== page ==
Congress will simply go ahead without anyone from those states, and will make laws without their input, which will be the supreme law of the land, overriding anything to the contrary in any state law or constitution. That’s what the US constitution says.

          CommoChief in reply to CommoChief. | July 19, 2021 at 7:09 pm


          You are certainly welcome to cite the specific text of the Constitution which declares that the States are required to administer elections for HoR and Senate in accordance with the preferences of Congress or have their representation forfeited.

          When you do so your argument will be much stronger than your opinions and speculations about the matter.

          The fact is no such text exists. There are strands of other portions of text which might be woven together to form the tapestry you claim exists.

          That tapestry you are weaving might even survive real world pressures and judicial scrutiny. Until your theory is tested it is a theory not a fact.

          Milhouse in reply to CommoChief. | July 20, 2021 at 3:36 am

          CommoChief, I’ve already cited the text that when there’s a vacancy in congress, as there is at least every two years, the state executive shall issue writs for an election. Not “may”, “shall”. So if it doesn’t hold an election it’s in breach of the constitution.

          And the constitution explicitly gives congress the right to regulate how congressional elections are to be held. It follows that any purported election a state holds that doesn’t comply with those regulations isn’t an election. So what right would those who win it have to be seated in congress?

          The constitution also makes congress alone the judge of who has been elected to congress and who hasn’t. So it clearly has the right to turn away anyone purportedly elected in a process that is itself unconstitutional because it doesn’t comply with congress’s regulations. And it surely will. That will not exempt the state from having to comply with all federal laws, because the constitution says that they are the supreme law of the land.

          CommoChief in reply to CommoChief. | July 20, 2021 at 9:22 am


          As I said your tapestry may very well be correct. You may even be correct about your prediction as to how Congress will react should they be presented with these factors.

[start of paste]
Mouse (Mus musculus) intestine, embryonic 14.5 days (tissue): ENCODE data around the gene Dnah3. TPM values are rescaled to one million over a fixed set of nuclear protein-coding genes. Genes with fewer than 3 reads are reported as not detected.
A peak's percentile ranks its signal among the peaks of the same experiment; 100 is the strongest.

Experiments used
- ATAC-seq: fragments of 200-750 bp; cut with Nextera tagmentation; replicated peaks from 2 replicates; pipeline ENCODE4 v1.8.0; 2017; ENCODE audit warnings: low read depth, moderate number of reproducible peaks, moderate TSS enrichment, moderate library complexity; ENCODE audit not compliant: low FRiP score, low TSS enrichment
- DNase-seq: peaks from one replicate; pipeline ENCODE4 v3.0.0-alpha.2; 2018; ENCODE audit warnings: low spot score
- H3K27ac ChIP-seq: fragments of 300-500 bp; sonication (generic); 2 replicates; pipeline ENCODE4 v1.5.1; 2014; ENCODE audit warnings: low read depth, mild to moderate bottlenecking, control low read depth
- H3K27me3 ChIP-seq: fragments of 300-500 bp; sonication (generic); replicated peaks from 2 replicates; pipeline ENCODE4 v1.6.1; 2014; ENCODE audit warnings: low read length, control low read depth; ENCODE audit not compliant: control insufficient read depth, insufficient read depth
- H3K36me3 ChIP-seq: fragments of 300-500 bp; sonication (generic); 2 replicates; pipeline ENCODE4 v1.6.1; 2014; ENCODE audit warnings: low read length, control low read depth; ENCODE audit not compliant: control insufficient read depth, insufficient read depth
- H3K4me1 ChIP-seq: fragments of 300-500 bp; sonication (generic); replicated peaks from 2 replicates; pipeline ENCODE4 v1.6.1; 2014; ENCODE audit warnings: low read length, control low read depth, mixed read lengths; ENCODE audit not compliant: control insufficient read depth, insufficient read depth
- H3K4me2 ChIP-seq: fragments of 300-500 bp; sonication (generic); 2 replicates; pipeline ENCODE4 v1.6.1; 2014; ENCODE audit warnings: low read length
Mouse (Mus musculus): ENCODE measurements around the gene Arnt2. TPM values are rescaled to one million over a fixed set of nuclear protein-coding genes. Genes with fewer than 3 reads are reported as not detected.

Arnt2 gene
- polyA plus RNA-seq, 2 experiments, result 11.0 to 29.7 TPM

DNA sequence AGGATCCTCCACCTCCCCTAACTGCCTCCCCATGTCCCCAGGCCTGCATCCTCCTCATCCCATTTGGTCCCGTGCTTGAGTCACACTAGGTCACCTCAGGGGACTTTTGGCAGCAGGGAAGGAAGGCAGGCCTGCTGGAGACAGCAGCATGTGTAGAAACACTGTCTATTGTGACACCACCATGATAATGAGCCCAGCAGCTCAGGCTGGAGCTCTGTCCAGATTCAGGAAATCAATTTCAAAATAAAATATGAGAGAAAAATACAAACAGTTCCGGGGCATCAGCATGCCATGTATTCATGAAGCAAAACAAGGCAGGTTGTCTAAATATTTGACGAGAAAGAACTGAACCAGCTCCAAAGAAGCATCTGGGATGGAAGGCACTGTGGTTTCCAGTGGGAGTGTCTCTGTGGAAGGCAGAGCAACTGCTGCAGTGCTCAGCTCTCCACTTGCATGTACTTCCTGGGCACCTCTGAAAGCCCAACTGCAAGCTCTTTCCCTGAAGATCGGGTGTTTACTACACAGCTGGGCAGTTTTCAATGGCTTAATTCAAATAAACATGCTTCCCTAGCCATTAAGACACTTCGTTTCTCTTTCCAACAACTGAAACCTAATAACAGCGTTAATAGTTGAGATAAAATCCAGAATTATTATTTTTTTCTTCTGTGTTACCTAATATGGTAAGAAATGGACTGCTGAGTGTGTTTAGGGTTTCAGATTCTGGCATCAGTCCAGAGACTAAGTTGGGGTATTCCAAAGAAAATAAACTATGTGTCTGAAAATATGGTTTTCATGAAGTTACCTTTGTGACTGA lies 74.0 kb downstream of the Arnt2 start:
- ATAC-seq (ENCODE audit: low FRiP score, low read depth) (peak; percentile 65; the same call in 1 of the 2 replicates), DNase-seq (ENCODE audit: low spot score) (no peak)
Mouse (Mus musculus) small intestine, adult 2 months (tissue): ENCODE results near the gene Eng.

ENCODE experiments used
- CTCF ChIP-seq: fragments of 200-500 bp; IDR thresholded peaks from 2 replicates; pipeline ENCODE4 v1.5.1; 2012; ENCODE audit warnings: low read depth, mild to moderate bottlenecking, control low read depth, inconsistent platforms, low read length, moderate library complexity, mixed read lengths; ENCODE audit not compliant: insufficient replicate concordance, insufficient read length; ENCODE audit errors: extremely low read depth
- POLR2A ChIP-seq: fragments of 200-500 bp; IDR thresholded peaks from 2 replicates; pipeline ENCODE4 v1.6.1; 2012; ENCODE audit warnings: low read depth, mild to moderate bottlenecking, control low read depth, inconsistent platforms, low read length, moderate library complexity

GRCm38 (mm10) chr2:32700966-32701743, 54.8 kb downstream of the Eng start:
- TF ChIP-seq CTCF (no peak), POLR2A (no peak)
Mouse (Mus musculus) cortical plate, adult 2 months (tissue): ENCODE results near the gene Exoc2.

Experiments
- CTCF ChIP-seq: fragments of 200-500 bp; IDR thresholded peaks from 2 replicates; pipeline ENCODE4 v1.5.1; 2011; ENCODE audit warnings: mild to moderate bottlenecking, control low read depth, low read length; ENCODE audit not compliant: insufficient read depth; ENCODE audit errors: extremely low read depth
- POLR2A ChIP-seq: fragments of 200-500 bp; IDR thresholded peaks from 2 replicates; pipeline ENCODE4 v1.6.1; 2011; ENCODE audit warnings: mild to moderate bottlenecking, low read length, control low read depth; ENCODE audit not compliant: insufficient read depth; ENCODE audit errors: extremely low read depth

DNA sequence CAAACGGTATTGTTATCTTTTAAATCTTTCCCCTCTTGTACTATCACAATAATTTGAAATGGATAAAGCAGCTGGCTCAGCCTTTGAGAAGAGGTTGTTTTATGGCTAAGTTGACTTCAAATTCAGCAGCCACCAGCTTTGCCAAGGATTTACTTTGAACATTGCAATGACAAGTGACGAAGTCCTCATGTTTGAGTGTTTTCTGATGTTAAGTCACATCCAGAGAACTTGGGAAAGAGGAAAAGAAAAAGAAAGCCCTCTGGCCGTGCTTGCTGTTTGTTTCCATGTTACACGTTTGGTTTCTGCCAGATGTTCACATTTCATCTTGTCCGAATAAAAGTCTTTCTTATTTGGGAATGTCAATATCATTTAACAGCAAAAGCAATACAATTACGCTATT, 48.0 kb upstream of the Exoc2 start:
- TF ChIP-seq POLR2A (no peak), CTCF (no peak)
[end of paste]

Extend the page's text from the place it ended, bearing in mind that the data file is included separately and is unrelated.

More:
Then again you might not. IMO we should all account for the truth that none of us are omnipotent and that people and institutions don’t always act as expected.


I have a slight quibble with your analysis. Nullification isn’t a universal good. That much I agree with. However that doesn’t mean Nullification is always uniformly bad.

The States retain Sovereignty. They have a role to play in our Constitutional balance of interest and powers. Nullification is an important part of that balance within our federalist system.

Let’s say the Federal government passes a statute that is clearly unconstitutional, based on the text and case law. Is a State then required to sit passively by and allow federal agents to trample the Constitutional rights of the Citizens of that State?

IMO, the answer is no. The State could, under such circumstances, actively resist and prevent these unconstitutional actions. In fact they must or be fore sworn of their oaths and duty to ‘protect, preserve and defend’ both the State and US Constitution.

This doesn’t extend to disagreement over basic policy differences that do not turn on constitutional questions. Clearly the State couldn’t stop the IRS from tax collection. They could prevent an obvious constitutional violation; feds decide for some bizarre reason to place Soldiers into private homes in peacetime.

In the unlikely event of such an obvious constitutional violation I contend the State has a duty to actively resist such a course.

Overall I agree with your analysis but would simply reserve nullification for obvious constitutional violations v throwing the concept overboard entirely.

    Dathurtz in reply to CommoChief. | July 19, 2021 at 10:27 am

    At the very least, there is value in making the feds deal with it. Sheriffs arrest some of our Stasi and it pops the issue front and center for the nation. It might wake up enough people to see what is happening in our nation.

    Milhouse in reply to CommoChief. | July 19, 2021 at 12:10 pm

    If a state thinks a law is unconstitutional it can sue, and the courts will decide. If the court says the law is constitutional and the state arrests a federal agent for carrying it out, then the state agent who arrested that person will be arrested by the feds, and any other state agent who assisted that false arrest, or who ordered it, will also be arrested.